Abyssinian cats ideal weight and nutrition
The ideal weight for Abyssinian cats is 8 - 12 lbs (3.5 - 5.5 kg). For the suggested daily intake of dry food, consult the table below:
Table 1.1 - Abyssinian cats daily food intake
In order to maintain the active nature and lean muscular build of Abyssinian cats, their nutrition must contain high quality protein and reduced fat, as well as Conjugated linoleic acid (CLA) to produce muscle tissue over fat and L-carnitine to utilize fat reserves as an energy source. Fortunately, nowadays most cat meal companies have developed special formulas for active cats. You might want to try meals designed specially for Siamese cats. After all, Siamese and Abyssinian cats share the same requirements.
When you introduce Abyssinian kittens to your home let them find their own way out of the basket and allow them to explore one room at a time. Make sure that all doors and windows are shut, to prevent them from escaping.
Abyssinian kittens are very often frightened by children or other pets that are new to them. Children should therefore be recommended to be quiet and wait for the kitten to adapt to the new environment, while other animals should be introduced later, gradually and one at a time. Remember that adult cats might attack to the baby cat, since they confront it as a competitor and therefore as an enemy.
Talk to your kittens and encourage them to play with a toy but do not overwhelm them with extreme attention.
Abyssinian kittens need warmth. If there is not some form of heating in the room at all times, buy a heated bed from a pet shop.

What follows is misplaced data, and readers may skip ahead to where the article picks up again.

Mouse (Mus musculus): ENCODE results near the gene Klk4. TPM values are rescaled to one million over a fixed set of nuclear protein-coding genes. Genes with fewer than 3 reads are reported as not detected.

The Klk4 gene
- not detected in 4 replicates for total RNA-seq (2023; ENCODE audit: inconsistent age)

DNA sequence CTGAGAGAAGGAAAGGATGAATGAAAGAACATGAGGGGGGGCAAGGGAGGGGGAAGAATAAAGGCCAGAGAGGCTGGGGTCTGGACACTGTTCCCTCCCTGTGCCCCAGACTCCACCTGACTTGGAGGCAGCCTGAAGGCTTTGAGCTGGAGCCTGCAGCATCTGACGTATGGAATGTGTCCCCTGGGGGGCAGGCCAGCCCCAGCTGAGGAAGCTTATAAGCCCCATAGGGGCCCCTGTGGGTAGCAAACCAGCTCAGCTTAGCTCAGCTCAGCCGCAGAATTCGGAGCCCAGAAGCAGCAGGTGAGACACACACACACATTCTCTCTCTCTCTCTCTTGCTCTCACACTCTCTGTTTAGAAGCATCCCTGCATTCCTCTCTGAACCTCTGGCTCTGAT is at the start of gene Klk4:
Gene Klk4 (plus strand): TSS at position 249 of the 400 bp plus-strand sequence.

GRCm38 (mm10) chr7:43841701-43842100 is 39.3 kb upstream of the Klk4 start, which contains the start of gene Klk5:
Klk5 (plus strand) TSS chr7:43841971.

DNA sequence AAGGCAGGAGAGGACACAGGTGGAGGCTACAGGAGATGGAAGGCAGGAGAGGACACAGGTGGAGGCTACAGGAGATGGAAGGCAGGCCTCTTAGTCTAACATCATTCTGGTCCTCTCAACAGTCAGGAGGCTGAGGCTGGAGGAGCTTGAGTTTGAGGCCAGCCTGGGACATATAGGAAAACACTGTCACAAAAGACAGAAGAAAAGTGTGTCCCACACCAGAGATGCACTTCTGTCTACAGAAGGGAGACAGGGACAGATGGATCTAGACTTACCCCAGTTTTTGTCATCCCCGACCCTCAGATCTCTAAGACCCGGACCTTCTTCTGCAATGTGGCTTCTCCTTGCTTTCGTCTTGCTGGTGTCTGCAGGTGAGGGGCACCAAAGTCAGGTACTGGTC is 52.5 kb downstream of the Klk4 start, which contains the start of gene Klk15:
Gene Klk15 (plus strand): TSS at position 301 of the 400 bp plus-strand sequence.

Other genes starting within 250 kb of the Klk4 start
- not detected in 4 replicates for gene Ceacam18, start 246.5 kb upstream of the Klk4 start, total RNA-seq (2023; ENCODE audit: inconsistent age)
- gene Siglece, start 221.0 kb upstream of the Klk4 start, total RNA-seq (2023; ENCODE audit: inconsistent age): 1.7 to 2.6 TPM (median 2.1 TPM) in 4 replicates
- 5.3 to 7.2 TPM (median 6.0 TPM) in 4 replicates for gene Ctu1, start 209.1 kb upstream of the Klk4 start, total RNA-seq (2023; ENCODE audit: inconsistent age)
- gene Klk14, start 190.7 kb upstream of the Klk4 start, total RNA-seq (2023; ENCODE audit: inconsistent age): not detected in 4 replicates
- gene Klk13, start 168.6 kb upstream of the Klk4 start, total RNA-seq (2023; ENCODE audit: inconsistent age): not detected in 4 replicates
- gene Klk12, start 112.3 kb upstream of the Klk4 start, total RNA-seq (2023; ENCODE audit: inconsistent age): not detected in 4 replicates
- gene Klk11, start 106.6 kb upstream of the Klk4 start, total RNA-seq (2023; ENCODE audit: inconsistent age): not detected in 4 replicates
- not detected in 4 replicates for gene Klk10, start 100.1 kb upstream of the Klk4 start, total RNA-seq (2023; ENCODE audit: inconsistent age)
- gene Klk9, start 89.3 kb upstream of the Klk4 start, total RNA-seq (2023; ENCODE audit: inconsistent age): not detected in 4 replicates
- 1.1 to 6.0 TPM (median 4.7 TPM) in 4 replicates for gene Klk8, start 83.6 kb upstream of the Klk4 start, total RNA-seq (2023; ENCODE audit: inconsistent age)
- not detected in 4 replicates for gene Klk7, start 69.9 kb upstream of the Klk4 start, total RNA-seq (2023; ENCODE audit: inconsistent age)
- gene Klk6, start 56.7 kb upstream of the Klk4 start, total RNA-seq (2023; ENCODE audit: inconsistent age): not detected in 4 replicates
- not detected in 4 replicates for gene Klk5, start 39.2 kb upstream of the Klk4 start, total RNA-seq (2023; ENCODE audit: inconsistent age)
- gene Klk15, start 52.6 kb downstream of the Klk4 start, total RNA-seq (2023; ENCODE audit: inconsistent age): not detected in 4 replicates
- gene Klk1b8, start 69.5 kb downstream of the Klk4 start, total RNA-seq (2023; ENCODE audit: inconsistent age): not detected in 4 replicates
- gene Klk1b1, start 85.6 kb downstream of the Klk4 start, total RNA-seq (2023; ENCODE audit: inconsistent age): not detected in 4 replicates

During the first month of their life, Abyssinian kittens should be breastfeeding. This is why you shouldn't separate them from their mother before they are one month old.
At the age of one month Abyssinian kittens can start eating kitten food. In the market you will find a wide range of kitten meals, however we recommend dry kitten food. This comes in small kibbles that encourage kittens to crunch and help them develop stronger gum and teeth.
For the suggested daily intake of kitten dry food, consult the table below:
Abyssinian cats grooming
Abyssinian cats generally have smooth fine hair, so grooming and maintaining the coat is not an issue and they do a good job of keeping themselves clean. You will want to occasionally brush them, as it will help with shedding.
Tapeworms are parasites that live in the small intestine of cats. They will cause severe diarrhea, poor or extreme appetite, avitaminosis, lethargy, coughing and abdominal distention to your cat.
To find out more, check our tapeworm treatment guide.
When a cat grooms itself by licking its own fur, it will swallow some of its own hair. Most of the hair passes all the way through the digestive tract with no problems. But if some hair stays in the stomach, it can form a hair ball.